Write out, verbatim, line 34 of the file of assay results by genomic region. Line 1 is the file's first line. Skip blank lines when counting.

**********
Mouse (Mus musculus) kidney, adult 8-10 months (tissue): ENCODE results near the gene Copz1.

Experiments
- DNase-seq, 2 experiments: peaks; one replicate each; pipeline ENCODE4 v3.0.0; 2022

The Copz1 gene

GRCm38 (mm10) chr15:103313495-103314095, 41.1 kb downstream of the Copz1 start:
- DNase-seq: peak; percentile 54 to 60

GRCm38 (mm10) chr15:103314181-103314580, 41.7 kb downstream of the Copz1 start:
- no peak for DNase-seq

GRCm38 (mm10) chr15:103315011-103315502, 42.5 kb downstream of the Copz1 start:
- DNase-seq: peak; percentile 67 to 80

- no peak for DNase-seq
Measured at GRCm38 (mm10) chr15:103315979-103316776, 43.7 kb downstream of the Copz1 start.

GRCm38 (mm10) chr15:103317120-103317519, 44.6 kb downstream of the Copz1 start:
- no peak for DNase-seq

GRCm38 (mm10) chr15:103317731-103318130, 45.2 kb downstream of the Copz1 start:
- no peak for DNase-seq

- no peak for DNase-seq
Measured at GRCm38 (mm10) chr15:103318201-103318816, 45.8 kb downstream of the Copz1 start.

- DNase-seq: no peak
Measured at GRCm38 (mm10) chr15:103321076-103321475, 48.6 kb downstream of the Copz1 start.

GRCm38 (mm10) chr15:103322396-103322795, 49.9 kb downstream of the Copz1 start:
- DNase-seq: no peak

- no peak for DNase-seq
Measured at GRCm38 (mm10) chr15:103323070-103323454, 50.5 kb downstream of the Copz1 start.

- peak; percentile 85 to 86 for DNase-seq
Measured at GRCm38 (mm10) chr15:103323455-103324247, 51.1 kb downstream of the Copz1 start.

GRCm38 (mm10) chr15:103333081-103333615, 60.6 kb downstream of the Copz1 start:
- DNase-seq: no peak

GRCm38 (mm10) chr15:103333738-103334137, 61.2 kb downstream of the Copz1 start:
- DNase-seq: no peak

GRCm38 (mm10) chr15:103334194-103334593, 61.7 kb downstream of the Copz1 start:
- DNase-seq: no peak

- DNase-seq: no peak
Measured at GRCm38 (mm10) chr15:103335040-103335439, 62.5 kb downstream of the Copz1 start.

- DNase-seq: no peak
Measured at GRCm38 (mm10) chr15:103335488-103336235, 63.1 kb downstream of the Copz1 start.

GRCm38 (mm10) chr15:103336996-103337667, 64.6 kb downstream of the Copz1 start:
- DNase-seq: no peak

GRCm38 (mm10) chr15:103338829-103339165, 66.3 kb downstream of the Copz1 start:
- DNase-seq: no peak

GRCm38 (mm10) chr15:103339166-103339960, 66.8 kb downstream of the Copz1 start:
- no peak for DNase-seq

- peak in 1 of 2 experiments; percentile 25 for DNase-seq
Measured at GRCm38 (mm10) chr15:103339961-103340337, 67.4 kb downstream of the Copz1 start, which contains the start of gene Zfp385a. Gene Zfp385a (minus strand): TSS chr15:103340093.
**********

Measured at GRCm38 (mm10) chr15:103335040-103335439, 62.5 kb downstream of the Copz1 start.